So you can see that line. (Male singing: Trouble bound.) And that just blew over what I already have. So I probably want to do is once I have automation, I'll use an update mode like touch or latch. So let me show you how these work. Touch is only going to add automation when you touch or move a parameter. So if you think of a control surface, the Digidesign control surfaces are actually touch-sensitive, so they know when you are touching a parameter and when to write automation.
Now when you use your mouse, it's when you click on the button or click on the fader is when it considers it being touched. So let me just demo this for you. (Male singing: Tonight I fell asleep at the wheel.) Then I let go. (Male singing: I woke up just in time, with chills darting down my spine.) So you could see only when I was manipulating the fader was Pro Tools writing automation.
Now latch mode is kind of halfway between touch and write. Latch mode will play back any automation you already have, but as soon as you touch one of the parameters, it switches to write mode for just that parameter. (Male singing: Trouble bound.) (Male singing: We hit the town.) Now when I do real-time automation, I prefer latch mode, because in write mode if you are not managing your Write Enable, write will write across all parameters, even if you're not manipulating them.
So let's say you had some really cool Pan automation and you accidentally dropped into write mode and you were just working on Volume automation. If Pan was checked here, it would actually blow over any of that automation you already had whereas latch mode is going to act a lot like write and then you don't have to hold a fader to continue writing automation. But it's not going to destructively write over anything you are not touching. Now you may have noticed in touch mode, when I let go of the fader, the fader sort of matched back to its original position and we can actually control the amount of time it takes to do that in the Automation Preferences.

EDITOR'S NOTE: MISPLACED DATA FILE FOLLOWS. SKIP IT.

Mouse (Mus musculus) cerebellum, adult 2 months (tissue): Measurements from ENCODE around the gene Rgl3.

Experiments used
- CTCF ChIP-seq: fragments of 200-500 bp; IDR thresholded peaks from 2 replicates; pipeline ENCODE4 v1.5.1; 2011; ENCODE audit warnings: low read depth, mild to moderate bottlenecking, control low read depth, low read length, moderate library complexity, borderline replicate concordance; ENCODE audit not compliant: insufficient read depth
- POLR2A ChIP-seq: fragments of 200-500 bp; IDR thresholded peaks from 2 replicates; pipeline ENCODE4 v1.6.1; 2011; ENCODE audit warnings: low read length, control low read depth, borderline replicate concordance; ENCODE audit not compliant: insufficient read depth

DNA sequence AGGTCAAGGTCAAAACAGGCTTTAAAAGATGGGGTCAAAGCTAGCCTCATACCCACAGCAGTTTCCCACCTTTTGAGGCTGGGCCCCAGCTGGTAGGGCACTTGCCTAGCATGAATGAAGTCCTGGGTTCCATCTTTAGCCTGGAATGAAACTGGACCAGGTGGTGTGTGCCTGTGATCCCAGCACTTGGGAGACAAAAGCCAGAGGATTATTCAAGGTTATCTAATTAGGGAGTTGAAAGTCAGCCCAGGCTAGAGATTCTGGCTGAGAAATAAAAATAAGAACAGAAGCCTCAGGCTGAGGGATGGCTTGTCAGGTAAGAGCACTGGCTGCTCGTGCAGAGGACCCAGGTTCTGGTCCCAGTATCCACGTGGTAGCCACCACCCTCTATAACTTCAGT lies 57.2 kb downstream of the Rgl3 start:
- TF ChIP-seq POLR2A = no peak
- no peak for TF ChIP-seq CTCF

So if I go to Setup > Preferences and under the Mixing tab I actually have an Automation section. The AutoMatch Time is the time that it's takes from when I let go of a parameter to when it matches back to the previous break point value. So if we set this to 1 second and I use touch mode, it's going to take 1 second to return back to its previous break point value. And again that's under Setup > Preferences.
Now we also have an After Write Pass, Switch To and this is a good idea. No Change would leave it in wrote after you did a write pass, and remember those are destructive across all parameters that you have checked in your Automation window. So I usually want it to switch to Latch or Touch after a write pass. The default value here is Latch, and we'll switch this back to 250. It's usually a good number. The default number. So again when we are writing real- time automation, we are not going to use regular record or record on the transport.
What we are going to use regular record or record on the transport. What we are going to do is use the special automation selector for that track, and that's going to put in an automation record mode or set it to read back any previous automation or completely turn off automation for that track. Remember, if you want to write any real- time automation, you need to make sure that parameter is Write Enabled in your Automation window. And if you want to turn off all automation for the session, you can just hit Suspend.